Ted Kennedy "Attended Mass Every Day in the Year After His Mother's Death"
Thursday's front-page tribute to the last days of Sen. Ted Kennedy was penned by the paper's political profiler Mark Leibovich.
Leibovich predictably showers love on liberal Democrats, as shown in his profiles of "happy warrior" Sen. Chris Dodd and "compelling pop-culture icon" Al Gore, but doesn't care much for Republicans like the "cantankerous" Rep. James Sensenbrenner or Sen. Jim Bunning ("a bit of a screwball"). So it's no surprise that "After a Grim Diagnosis, Determined to Make a 'Good Ending,'" goes beyond respect for the dead in its fulsome tribute to Kennedy's recent life (which conveniently leaves out Chappaquiddick and his demagogic attack on Robert Bork completely).
The once-indefatigable Ted Kennedy was in a wheelchair at the end, struggling to speak and sapped of his energy. But from the time his brain cancer was diagnosed 15 months ago, he spoke of having a "good ending for myself," in whatever time he had left, and by every account, he did.
As recently as a few days ago, Mr. Kennedy was still digging into big bowls of mocha chip and butter crunch ice creams, all smushed together (as he liked it). He and his wife, Vicki, had been watching every James Bond movie and episode of "24" on DVD.
He began each morning with a sacred rite of reading his newspapers, drinking coffee and scratching the bellies of his beloved Portuguese water dogs, Sunny and Splash, on the front porch of his Cape Cod house overlooking Nantucket Sound.
Befitting the epic life he led, Mr. Kennedy was the protagonist of a storybook finale from the time of his diagnosis in May 2008. It was infused with a beat-the-clock element: his illness coincided with the debate over health care ("the cause of my life") and the election of a young president he championed.
Mr. Kennedy raced to complete his legislative work and his memoirs ("I've got to get this right for history," he kept saying), leaned heavily on his faith, enjoyed (or endured) a procession of tributes and testimonials and just recently petitioned Gov. Deval Patrick of Massachusetts to push for a speedy succession so his Senate seat would not be vacant long.
Leibovich didn't mention Kennedy's partisan double-dealing on the issue of Senate vacancies. Back in 2004, Kennedy took the exact opposite stance, prodding the Massachusetts state legislature to change the state law governing vacancies to thwart the possibility the state's then-governor, Republican Mitt Romney, would replace Sen. John Kerry with a Republican if Kennedy's fellow Massachusetts senator had defeated Bush in the presidential election.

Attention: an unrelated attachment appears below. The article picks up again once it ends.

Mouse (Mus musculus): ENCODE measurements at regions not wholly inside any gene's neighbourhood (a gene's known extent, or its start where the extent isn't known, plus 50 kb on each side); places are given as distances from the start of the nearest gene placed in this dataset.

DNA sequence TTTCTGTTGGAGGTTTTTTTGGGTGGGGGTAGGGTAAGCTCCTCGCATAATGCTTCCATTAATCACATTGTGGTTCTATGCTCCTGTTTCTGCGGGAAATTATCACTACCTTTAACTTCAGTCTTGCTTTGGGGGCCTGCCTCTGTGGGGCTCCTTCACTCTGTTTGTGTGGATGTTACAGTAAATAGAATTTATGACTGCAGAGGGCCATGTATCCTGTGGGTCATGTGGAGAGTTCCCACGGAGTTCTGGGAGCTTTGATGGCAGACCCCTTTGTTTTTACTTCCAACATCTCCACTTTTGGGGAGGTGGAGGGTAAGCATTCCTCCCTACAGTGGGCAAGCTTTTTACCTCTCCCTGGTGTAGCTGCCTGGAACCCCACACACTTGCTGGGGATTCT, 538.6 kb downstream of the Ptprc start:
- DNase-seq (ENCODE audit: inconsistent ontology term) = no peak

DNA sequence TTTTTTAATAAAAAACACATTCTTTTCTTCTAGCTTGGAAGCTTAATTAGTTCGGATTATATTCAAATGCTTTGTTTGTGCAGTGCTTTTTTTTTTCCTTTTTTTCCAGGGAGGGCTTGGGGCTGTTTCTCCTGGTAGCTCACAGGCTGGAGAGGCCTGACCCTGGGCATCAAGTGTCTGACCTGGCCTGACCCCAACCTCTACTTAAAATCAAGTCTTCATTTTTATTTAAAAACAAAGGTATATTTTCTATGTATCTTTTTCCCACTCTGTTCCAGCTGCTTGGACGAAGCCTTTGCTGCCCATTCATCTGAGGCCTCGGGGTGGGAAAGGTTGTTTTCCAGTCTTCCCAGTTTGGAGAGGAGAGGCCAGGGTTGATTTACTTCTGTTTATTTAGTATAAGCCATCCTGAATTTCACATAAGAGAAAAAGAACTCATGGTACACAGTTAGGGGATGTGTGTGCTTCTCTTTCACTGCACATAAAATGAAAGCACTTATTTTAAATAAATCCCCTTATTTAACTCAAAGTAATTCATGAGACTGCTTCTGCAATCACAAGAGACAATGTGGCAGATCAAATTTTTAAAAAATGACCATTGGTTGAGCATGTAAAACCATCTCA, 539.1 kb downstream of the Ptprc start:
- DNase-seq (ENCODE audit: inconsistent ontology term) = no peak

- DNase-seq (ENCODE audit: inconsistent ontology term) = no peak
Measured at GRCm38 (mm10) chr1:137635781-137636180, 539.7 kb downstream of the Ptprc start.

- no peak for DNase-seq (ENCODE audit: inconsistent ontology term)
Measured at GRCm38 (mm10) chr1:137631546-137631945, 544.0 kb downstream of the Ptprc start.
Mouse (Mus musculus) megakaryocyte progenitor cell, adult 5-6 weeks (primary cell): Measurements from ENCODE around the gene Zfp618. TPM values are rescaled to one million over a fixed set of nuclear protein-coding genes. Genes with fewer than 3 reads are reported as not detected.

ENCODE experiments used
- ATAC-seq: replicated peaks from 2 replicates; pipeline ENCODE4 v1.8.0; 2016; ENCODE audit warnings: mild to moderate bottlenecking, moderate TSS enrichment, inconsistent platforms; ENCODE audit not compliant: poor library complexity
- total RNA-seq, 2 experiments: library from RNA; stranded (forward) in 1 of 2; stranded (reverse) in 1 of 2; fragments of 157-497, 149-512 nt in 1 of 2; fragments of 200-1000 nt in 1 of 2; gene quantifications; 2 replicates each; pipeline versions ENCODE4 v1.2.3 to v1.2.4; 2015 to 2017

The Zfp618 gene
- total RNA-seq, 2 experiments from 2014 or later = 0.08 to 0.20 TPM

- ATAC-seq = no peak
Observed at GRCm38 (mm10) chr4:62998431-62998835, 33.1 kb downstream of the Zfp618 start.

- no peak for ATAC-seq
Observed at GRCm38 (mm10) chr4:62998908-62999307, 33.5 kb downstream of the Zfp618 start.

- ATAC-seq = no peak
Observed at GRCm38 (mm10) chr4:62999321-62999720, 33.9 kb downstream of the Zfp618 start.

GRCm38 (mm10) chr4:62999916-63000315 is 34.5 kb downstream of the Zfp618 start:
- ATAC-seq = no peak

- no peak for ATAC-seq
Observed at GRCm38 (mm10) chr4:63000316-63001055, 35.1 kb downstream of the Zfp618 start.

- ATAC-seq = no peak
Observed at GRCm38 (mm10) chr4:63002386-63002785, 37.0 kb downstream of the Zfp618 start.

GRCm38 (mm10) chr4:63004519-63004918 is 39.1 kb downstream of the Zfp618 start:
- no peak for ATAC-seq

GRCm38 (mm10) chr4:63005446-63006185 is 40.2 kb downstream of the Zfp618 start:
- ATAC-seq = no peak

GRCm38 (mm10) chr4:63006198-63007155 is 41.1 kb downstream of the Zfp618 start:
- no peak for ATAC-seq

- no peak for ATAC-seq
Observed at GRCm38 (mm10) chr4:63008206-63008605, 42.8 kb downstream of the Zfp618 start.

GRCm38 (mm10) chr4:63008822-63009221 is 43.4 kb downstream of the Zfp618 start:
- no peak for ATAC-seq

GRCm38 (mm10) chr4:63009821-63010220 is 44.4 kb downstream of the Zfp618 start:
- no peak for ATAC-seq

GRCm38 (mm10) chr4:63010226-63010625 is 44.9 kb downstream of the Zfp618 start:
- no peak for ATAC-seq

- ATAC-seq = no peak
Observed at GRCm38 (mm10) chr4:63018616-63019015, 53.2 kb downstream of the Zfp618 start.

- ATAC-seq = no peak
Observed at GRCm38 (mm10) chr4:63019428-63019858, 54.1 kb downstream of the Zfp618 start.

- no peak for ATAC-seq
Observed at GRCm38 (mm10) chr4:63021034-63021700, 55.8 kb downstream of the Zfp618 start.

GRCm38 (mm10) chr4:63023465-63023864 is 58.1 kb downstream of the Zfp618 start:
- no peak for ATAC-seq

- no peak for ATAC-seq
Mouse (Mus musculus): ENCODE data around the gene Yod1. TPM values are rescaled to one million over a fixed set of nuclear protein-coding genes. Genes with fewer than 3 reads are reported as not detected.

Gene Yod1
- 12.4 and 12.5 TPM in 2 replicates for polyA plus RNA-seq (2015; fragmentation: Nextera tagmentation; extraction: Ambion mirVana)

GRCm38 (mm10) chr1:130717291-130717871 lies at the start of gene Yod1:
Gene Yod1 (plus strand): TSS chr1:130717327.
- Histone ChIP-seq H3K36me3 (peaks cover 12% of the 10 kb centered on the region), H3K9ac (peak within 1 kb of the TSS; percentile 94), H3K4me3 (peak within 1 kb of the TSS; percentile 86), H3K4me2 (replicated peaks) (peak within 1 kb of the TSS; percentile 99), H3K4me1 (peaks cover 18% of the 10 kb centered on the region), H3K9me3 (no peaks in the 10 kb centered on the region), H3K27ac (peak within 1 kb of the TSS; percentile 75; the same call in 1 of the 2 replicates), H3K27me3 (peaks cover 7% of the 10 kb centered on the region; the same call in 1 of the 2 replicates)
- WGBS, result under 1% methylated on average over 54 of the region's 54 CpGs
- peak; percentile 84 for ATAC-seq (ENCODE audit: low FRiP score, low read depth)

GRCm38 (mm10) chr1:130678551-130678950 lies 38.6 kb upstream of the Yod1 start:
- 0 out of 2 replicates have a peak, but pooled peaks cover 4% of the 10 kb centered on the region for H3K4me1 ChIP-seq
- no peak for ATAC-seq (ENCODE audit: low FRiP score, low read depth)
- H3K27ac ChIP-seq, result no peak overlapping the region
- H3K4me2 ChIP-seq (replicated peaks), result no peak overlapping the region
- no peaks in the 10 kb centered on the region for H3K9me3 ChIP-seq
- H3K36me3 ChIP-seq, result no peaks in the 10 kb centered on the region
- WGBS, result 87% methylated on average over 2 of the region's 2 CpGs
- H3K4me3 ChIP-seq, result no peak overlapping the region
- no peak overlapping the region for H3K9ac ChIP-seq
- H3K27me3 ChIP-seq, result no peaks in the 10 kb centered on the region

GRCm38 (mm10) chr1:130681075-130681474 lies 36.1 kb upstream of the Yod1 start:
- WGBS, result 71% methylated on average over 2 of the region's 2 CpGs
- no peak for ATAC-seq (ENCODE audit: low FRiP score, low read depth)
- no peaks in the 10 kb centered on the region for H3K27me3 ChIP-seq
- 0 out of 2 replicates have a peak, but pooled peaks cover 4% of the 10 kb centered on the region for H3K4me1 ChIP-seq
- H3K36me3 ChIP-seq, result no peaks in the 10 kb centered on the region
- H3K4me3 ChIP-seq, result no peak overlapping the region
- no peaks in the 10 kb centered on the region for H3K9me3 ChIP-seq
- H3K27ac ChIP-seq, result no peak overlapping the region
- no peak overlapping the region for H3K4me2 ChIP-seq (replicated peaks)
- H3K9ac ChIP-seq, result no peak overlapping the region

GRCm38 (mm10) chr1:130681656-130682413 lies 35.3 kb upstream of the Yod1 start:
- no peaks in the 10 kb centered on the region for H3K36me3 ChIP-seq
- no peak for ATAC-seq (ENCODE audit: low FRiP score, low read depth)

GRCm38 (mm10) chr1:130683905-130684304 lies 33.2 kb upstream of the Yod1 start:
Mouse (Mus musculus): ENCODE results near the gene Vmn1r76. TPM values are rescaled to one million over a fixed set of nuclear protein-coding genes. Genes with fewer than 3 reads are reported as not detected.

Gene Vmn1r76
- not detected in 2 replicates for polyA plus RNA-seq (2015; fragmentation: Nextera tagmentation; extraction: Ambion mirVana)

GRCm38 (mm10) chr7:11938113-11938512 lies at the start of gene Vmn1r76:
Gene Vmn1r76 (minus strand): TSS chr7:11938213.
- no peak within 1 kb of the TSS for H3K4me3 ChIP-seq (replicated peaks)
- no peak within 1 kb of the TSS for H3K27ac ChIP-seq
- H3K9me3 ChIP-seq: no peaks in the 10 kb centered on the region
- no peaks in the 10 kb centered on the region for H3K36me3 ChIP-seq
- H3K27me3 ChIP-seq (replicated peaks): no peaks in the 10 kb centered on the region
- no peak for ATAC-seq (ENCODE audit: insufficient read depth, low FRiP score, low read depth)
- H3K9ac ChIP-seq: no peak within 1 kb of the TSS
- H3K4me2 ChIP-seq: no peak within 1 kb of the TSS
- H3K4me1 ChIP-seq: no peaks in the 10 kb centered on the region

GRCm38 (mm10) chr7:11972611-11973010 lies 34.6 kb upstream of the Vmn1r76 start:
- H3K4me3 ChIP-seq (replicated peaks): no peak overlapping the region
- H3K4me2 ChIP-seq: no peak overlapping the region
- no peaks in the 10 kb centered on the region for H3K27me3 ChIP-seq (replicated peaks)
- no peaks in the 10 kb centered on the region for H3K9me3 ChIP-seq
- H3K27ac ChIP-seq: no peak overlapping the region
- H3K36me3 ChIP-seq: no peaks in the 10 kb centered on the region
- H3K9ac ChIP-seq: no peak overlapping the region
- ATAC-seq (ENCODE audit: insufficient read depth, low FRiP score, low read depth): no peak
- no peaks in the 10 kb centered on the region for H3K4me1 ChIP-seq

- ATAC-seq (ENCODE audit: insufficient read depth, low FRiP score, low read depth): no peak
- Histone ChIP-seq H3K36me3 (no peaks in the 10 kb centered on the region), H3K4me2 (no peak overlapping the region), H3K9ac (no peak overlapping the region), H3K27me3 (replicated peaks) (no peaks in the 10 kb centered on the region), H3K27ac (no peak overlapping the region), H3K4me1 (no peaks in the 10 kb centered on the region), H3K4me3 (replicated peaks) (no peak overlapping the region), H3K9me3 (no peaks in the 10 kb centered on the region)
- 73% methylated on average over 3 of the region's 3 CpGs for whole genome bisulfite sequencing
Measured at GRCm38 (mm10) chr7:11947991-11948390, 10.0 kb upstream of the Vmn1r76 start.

In another example of imbalance, Leibovich also devoted three paragraphs to Kennedy's faith, while failing to mention Kennedy's fierce support of abortion on demand, in violation of the teachings of the church.
In recent years, friends say, Mr. Kennedy had come to lean heavily on his Roman Catholic faith. In eulogizing his mother, Rose Kennedy, in 1995, he spoke of the comfort of religious beliefs. "She sustained us in the saddest times by her faith in God, which was the greatest gift she gave us," Mr. Kennedy said, his voice stammering.
He attended Mass every day in the year after his mother's death and continued to attend regularly, often a few times a week.
The Rev. Mark Hession, the priest at the Kennedys' parish on the Cape, made regular visits to the Kennedy home this summer and held a private family Mass in the living room every Sunday. Even in his final days, Mr. Kennedy led the family in prayer after the death of his sister Eunice on Aug. 11. He died comfortably and in no apparent pain, friends and staff members said.